It seems Toshiba’s favorite buyer isn’t working out so well because the company is back to negotiating with other potential suitors. The company chose a consortium of Bain Capital and Japanese government investors to buy its NAND flash memory business in June, but that seems to be falling apart so now Western Digital and Foxconn have a shot again.
Toshiba had planned on wrapping up negotiations for its chip business sell off by June 28th, but that date came and went without a deal in place. Sources speaking with Reuters say that’s because the Bain consortium hit a major stumbling block when SK Hynix said it wanted to finance its part of the deal with convertible bonds.
The consortium includes Bain Capital, Innovation Network Corp. of Japan, Development Bank of Japan, and SK Hynix. Using convertible bonds sets up SK Hynix for an equity interest in Toshiba, which is something the chip maker wants to avoid.
SK Hynix’s proposal is enough of a problem that it’s throwing the whole deal in jeopardy. One official participating in the negotiations said, “Toshiba had no option but to say it’s in talks with other suitors because the preferred consortium is falling through.”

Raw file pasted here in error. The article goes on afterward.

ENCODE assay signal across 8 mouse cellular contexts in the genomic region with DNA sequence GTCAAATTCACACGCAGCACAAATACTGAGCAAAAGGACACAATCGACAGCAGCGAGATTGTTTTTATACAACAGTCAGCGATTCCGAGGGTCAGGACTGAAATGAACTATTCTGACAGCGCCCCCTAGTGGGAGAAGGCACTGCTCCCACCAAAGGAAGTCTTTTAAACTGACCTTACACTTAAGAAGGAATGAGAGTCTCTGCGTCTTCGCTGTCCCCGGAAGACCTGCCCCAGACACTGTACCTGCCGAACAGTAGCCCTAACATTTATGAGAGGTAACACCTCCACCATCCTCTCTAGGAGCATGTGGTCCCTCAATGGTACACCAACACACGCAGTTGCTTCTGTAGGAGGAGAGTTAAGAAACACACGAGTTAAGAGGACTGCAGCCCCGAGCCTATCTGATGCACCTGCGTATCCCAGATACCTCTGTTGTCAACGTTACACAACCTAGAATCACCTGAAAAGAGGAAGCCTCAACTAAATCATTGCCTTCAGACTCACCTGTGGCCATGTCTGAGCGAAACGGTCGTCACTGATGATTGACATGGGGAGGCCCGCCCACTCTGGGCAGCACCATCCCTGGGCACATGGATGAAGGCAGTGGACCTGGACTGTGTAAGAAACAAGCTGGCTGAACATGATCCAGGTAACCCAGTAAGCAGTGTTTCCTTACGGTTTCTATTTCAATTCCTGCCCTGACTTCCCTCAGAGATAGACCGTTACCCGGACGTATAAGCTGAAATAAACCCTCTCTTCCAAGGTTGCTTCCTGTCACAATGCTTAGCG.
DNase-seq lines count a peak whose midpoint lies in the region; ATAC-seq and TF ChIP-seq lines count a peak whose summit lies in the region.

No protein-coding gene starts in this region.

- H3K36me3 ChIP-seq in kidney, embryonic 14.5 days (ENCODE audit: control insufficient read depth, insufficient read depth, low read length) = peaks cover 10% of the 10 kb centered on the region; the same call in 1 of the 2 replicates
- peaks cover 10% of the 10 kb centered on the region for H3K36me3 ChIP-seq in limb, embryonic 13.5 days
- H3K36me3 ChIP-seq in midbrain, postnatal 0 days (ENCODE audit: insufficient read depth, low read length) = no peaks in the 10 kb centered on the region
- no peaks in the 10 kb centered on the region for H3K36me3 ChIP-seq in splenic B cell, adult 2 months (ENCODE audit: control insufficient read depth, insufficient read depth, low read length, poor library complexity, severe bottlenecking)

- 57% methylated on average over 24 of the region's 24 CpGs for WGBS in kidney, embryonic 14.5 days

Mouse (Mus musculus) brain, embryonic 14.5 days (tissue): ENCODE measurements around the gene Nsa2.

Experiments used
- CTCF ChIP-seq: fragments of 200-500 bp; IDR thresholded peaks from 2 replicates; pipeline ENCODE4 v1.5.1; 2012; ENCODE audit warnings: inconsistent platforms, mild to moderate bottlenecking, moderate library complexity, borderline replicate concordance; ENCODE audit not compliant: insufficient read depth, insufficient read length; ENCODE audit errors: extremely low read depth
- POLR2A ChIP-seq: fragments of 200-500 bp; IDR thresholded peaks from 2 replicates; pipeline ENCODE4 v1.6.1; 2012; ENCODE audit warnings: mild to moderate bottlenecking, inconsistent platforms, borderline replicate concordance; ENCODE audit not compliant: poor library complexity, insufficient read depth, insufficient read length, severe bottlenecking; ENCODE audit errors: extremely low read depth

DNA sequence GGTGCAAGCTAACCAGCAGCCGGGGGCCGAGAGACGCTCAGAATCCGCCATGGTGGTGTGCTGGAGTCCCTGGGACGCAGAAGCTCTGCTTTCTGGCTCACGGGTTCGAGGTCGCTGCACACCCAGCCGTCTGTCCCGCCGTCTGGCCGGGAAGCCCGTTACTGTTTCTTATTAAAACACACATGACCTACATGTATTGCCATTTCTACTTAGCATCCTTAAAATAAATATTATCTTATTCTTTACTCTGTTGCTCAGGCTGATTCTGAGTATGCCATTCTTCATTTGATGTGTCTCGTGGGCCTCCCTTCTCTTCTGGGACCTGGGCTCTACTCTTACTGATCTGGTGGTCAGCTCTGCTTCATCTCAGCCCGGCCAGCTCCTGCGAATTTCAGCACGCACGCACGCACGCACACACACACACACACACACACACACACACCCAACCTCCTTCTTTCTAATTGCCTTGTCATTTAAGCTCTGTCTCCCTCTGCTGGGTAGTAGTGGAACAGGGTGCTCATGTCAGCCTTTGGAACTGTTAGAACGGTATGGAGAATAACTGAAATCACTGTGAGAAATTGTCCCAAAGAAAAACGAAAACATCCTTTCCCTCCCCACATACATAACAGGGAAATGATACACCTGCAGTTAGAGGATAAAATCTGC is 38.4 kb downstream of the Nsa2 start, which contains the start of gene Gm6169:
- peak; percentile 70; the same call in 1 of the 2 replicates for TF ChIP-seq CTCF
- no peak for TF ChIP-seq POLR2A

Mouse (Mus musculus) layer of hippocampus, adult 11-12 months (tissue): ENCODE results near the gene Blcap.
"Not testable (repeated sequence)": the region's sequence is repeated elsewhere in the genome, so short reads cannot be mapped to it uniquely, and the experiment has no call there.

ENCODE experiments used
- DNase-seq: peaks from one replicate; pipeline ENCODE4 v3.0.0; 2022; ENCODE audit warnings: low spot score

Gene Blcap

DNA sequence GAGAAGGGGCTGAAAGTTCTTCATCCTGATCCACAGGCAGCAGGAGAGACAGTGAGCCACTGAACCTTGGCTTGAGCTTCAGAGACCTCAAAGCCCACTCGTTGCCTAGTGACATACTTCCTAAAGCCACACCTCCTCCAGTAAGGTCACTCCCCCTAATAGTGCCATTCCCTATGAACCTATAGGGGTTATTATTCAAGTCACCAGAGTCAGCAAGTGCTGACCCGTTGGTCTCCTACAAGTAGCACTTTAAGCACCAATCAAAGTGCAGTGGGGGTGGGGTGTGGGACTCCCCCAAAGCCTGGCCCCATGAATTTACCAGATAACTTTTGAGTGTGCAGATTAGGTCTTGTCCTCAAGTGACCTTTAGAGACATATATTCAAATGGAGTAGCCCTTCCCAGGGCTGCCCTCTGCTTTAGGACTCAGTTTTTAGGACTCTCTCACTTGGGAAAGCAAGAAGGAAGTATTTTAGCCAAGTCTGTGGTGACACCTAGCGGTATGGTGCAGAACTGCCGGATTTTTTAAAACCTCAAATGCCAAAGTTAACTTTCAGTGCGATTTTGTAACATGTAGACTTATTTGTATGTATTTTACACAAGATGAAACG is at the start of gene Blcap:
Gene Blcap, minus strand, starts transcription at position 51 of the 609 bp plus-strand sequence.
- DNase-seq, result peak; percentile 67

With the door open again for other negotiations, Western Digital is back at the table, as is Foxconn. Foxconn’s consortium includes Apple, Dell, and Kingston. Those aren’t prime choices for Toshiba considering it is trying to keep company control inside Japan.
Still, Toshiba isn’t exactly in a strong position right now. The company needs to sell its NAND flash memory division by the end of its fiscal year to raise the cash it needs to stay in business. Unless it can find a way to salvage the Bain deal, Toshiba and the Japanese government may have to entertain buyers from outside the country.